On April 12, I learned from military sources that an Associated Press photographer in Iraq, Fallujah native Bilal Hussein, had been captured in Ramadi in an apartment with insurgents and a cache of weapons. This was news. I asked the AP for confirmation. Corporate spokesman Jack Stokes informed me that company officials were "looking into reports that Mr. Hussein was detained by the U.S. military in Iraq but have no furthhttp://newsbusters.org/node/add/bloger details at this time." After reporting the alleged detention on my blog ( michellemalkin.com/archives/005941.htm), I followed up several more times with AP over the past five months for status updates on Hussein. No reply.After trying to cover up the story for five months, the AP was finally forced to acknowledge that one of their own was being detained.
Let me repeat that: An Associated (with terrorists) Press journalist gets caught with an alleged al Qaeda leader and tests positive for bomb-making materials. That. Is. News. How does a news organization explain away its decision to sit on it for five months? Like this: "The AP has worked quietly until now, believing that would be the best approach."After her column came out, the AP fired back with guns blazing, asking all newspapers who run her column to print this editorial:
The best approach to journalism? No. The best approach to suppressing a damning connection to terrorists.
For Publication in those newspapers who used the Malkin column in print or online:Michelle Malkin responded to this write-up on her blog:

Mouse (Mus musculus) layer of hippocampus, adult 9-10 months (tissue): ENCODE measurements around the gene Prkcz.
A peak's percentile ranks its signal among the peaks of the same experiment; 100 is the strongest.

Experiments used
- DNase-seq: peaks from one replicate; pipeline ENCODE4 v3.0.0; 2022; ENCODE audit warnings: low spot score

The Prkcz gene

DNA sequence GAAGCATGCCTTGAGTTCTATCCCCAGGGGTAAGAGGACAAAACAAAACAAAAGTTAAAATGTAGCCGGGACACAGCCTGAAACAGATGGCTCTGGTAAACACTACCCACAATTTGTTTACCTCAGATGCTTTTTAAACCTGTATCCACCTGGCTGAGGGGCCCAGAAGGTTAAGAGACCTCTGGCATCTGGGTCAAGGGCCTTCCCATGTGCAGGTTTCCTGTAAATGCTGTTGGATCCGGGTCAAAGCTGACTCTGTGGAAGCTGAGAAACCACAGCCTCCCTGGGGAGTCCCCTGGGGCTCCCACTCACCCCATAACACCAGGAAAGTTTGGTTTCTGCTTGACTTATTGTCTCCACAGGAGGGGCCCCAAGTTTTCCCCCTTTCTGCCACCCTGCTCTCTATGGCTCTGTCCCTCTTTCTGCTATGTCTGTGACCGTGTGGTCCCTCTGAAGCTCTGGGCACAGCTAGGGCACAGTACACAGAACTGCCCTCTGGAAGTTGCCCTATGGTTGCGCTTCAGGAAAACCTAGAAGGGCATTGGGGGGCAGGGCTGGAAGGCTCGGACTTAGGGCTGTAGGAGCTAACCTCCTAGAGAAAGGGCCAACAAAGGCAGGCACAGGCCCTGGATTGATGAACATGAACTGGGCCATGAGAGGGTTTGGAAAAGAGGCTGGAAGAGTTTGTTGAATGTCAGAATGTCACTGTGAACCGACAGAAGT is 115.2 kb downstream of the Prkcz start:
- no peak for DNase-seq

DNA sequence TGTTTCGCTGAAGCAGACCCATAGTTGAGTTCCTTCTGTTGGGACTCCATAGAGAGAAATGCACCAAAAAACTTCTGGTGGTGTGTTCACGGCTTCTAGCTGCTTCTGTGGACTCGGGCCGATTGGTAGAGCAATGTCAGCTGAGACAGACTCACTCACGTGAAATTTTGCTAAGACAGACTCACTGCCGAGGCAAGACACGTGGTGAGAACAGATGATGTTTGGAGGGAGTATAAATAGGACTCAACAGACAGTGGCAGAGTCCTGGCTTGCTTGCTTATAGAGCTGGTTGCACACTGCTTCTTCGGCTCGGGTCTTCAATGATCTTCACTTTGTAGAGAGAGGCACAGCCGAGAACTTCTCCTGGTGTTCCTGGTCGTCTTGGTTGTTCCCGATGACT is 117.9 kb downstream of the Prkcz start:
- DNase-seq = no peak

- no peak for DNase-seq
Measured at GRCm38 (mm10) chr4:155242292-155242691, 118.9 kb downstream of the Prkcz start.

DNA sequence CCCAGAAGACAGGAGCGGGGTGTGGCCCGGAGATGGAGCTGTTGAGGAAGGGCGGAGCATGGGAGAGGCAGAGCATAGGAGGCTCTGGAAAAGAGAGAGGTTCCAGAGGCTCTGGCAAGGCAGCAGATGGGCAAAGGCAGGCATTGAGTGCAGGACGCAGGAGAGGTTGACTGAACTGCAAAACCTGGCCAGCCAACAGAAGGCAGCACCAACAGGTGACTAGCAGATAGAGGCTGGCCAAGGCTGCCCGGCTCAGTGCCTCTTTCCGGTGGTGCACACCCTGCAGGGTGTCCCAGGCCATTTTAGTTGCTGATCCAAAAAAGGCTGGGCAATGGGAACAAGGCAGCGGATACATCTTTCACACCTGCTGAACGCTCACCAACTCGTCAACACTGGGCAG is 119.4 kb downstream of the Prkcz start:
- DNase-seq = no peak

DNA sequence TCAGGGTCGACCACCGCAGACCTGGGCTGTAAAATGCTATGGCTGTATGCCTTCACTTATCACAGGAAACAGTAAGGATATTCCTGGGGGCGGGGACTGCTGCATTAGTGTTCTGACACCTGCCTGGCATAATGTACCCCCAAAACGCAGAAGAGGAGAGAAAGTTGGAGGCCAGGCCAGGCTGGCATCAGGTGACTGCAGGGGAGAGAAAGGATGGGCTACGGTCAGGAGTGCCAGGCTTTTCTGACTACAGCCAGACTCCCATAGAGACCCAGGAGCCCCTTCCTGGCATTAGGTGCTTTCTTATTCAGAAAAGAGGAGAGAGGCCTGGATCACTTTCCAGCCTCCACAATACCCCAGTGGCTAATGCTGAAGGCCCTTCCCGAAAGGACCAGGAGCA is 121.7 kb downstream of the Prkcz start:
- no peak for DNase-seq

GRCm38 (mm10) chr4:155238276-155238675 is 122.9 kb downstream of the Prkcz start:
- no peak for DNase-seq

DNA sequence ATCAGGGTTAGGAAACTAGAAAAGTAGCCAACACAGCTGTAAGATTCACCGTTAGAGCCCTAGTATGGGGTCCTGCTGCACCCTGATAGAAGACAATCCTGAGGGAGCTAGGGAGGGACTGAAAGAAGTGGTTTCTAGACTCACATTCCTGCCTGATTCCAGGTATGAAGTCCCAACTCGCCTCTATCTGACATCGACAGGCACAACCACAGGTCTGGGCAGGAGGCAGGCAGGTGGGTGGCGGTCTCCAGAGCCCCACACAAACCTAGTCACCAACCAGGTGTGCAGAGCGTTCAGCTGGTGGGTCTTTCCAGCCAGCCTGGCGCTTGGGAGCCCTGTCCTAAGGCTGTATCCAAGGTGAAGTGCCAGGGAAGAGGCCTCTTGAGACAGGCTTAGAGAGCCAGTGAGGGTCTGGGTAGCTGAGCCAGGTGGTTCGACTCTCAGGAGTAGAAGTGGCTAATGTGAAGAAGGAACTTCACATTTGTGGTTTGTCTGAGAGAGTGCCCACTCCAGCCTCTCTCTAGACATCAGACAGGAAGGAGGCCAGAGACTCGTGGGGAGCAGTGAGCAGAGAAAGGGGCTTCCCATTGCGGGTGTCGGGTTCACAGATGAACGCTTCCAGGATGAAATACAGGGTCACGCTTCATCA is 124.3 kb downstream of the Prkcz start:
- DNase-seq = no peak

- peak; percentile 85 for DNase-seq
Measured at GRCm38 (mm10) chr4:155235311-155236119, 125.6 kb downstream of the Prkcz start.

September 20, 2006
Letter to the Editor:
Michelle Malkin’s incendiary Sept. 20, 2006 column about Associated Press is filled with innuendo, distortion and factual error. This is not surprising because AP has found numerous inaccuracies and misrepresentations in Malkin’s online blog references to AP photographer Bilal Hussein, who has been detained in Iraq for more than five months by the U.S. military without being charged. Malkin would deny Bilal due process and the rule of law by trying him in her column and assuming his guilt by mere association.
Among other things, Malkin asserts in her column that Bilal took photographs “before, during, and after the Iraqi desert execution of…Salvatore Santoro.” This is absolutely false. The man identified as Santoro was already dead by the time anyone working for The Associated Press was brought to see him. The AP story, filed on December 16, 2004, explains that masked insurgents stopped Hussein and other AP journalists at a roadblock and took them to the site where the blindfolded body lay, already stiff with rigor mortis. For the full story and photo captions that AP transmitted, see http://www.ap.org/response/response_091906a.html.
To see all the facts about the detention of AP photographer Bilal Hussein and thousands of others detained by the U.S. military in Iraq, see AP’s extensive news coverage at http://www.ap.org/pages/about/whatsnew/whatsnew.html.